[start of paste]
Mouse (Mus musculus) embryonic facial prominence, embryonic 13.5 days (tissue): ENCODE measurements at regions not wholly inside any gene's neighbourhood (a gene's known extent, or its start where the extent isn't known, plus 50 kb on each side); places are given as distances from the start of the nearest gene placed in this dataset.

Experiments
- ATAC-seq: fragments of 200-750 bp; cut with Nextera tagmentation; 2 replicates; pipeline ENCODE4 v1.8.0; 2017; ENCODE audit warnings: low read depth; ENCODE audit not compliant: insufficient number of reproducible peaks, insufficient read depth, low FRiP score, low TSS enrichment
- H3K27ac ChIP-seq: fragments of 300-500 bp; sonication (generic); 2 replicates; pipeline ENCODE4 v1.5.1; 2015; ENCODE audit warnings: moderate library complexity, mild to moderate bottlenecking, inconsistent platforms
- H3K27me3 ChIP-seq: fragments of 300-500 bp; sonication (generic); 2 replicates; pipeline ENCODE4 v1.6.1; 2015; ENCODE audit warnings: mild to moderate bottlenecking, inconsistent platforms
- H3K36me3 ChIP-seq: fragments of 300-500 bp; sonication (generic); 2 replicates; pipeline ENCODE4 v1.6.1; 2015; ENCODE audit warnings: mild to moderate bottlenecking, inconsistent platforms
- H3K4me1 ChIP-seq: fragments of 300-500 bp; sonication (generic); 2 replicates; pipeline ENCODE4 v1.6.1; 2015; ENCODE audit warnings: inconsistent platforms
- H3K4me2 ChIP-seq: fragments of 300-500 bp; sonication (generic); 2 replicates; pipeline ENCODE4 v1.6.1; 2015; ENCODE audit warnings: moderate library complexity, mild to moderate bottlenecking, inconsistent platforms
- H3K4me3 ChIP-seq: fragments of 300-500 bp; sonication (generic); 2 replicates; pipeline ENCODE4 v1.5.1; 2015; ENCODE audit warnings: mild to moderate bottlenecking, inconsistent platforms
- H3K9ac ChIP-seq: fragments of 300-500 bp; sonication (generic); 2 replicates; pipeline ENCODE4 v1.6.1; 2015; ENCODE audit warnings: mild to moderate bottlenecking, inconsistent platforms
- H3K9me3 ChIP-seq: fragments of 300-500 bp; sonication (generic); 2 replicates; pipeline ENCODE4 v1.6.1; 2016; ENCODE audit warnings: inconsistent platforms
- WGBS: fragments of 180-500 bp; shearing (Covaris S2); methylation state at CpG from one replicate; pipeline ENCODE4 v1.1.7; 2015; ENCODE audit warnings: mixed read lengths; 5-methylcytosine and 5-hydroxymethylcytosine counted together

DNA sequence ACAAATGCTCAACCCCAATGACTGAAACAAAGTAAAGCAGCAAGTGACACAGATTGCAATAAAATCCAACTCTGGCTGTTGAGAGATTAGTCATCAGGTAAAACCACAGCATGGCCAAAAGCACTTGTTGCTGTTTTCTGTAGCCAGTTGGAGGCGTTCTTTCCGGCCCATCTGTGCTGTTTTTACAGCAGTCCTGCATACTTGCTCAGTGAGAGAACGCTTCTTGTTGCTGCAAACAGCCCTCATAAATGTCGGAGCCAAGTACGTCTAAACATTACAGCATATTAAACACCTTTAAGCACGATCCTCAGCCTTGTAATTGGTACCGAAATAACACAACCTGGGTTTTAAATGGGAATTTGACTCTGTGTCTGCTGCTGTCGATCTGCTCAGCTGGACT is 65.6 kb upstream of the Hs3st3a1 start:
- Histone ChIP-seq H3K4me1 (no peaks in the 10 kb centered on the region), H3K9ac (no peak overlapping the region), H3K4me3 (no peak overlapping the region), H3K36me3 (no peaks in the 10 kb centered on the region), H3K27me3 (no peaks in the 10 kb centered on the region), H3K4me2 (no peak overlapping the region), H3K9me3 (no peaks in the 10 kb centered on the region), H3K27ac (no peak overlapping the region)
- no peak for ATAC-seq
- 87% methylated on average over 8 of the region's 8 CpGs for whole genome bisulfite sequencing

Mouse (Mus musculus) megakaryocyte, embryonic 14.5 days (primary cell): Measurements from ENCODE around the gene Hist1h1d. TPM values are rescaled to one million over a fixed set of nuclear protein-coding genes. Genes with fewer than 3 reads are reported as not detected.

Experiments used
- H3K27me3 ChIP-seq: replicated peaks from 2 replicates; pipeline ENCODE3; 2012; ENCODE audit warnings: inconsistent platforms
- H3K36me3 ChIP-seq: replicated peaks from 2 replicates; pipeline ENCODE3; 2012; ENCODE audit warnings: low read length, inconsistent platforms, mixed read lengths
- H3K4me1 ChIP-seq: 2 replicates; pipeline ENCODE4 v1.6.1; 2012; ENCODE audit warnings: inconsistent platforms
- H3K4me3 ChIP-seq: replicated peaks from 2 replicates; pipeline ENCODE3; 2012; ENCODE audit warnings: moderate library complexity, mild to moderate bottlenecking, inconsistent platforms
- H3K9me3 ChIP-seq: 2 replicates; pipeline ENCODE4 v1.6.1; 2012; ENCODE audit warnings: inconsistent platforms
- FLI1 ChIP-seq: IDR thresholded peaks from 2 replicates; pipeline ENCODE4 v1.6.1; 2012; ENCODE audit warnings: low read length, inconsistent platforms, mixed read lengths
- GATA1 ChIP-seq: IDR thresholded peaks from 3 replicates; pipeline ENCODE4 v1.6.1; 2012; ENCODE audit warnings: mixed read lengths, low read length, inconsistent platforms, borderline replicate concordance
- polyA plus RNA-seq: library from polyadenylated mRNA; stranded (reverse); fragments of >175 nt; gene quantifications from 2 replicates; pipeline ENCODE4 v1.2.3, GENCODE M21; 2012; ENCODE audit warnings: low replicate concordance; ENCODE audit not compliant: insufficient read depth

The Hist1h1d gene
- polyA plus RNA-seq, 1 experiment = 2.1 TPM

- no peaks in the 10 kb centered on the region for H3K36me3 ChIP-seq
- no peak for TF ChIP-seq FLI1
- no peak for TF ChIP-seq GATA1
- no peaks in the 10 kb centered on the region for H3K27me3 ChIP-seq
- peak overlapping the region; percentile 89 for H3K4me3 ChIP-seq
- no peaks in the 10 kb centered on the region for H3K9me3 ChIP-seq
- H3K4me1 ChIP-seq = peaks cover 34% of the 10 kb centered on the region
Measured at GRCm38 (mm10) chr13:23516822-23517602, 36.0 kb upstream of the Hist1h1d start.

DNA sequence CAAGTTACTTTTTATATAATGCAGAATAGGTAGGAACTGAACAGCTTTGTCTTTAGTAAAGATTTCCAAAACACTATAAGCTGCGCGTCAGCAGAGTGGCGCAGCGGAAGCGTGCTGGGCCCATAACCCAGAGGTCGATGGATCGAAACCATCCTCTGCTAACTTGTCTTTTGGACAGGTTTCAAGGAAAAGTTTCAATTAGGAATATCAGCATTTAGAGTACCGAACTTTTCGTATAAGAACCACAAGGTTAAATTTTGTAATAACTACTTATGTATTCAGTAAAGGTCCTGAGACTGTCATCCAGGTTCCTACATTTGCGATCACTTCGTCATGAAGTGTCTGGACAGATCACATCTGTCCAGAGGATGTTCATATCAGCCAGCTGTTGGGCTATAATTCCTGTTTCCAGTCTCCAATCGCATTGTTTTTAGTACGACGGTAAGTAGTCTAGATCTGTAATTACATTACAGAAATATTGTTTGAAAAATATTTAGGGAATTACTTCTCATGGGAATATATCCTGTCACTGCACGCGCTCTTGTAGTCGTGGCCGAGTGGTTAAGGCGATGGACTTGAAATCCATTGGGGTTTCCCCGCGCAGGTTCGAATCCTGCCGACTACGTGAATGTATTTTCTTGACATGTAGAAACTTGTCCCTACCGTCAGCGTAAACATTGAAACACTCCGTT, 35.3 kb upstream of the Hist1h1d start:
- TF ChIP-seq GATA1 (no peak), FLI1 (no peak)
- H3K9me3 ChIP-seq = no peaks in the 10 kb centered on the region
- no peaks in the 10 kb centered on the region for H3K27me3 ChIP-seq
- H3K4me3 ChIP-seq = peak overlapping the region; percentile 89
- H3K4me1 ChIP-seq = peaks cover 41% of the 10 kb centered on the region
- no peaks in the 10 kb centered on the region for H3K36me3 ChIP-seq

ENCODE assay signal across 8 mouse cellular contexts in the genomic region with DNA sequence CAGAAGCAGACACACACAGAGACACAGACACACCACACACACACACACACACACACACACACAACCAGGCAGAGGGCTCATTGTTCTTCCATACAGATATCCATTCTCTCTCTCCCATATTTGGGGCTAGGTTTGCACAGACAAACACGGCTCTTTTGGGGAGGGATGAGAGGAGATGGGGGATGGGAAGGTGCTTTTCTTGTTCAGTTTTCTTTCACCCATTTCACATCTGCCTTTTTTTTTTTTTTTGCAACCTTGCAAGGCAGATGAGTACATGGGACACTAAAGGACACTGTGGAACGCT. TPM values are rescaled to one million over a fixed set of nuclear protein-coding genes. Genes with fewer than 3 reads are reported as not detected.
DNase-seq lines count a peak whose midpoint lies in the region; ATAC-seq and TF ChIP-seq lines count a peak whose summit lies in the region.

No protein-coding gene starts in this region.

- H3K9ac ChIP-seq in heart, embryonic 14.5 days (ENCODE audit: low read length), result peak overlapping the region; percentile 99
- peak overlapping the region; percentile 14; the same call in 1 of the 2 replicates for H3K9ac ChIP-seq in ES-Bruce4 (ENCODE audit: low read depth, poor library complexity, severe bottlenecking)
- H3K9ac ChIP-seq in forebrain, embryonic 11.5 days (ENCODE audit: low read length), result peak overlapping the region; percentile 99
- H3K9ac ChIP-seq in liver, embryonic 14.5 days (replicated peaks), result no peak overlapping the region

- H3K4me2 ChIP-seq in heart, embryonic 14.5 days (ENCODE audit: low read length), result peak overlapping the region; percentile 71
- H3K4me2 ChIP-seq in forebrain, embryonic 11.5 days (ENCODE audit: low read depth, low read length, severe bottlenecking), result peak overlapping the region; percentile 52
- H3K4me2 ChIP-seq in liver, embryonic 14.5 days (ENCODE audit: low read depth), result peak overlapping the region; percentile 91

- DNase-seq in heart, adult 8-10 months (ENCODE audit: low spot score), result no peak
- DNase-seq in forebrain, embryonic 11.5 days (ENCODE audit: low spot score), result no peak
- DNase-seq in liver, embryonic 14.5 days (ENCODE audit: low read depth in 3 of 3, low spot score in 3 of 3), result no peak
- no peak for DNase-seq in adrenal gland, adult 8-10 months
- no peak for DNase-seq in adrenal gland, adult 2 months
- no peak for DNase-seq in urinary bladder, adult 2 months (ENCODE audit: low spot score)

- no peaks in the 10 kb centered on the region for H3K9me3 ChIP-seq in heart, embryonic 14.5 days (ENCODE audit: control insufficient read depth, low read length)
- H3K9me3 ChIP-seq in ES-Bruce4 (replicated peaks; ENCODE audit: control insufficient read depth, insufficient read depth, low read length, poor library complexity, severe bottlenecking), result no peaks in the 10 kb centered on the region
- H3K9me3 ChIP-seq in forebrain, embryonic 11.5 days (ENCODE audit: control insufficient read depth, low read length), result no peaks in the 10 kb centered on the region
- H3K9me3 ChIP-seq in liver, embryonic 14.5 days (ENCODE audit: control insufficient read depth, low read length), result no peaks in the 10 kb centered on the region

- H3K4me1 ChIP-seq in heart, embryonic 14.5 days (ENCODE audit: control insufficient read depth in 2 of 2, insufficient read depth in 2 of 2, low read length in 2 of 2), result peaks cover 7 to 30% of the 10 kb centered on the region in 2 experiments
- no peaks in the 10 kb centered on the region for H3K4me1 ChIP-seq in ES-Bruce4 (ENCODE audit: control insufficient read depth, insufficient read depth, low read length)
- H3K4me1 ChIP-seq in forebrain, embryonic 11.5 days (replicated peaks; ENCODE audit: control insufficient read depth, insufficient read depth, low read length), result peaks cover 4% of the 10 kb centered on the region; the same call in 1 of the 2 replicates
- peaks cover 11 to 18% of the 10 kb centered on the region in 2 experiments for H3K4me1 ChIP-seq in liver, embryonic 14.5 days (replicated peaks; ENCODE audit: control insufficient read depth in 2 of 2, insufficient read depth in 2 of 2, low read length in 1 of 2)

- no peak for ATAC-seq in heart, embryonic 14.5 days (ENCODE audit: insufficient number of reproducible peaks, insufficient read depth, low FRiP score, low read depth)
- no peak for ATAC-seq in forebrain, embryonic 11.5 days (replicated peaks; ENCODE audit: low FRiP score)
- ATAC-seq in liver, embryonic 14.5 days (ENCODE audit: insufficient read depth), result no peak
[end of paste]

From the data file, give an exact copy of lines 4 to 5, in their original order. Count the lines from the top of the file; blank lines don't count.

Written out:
- H3K27ac ChIP-seq: fragments of 300-500 bp; sonication (generic); 2 replicates; pipeline ENCODE4 v1.5.1; 2015; ENCODE audit warnings: moderate library complexity, mild to moderate bottlenecking, inconsistent platforms
- H3K27me3 ChIP-seq: fragments of 300-500 bp; sonication (generic); 2 replicates; pipeline ENCODE4 v1.6.1; 2015; ENCODE audit warnings: mild to moderate bottlenecking, inconsistent platforms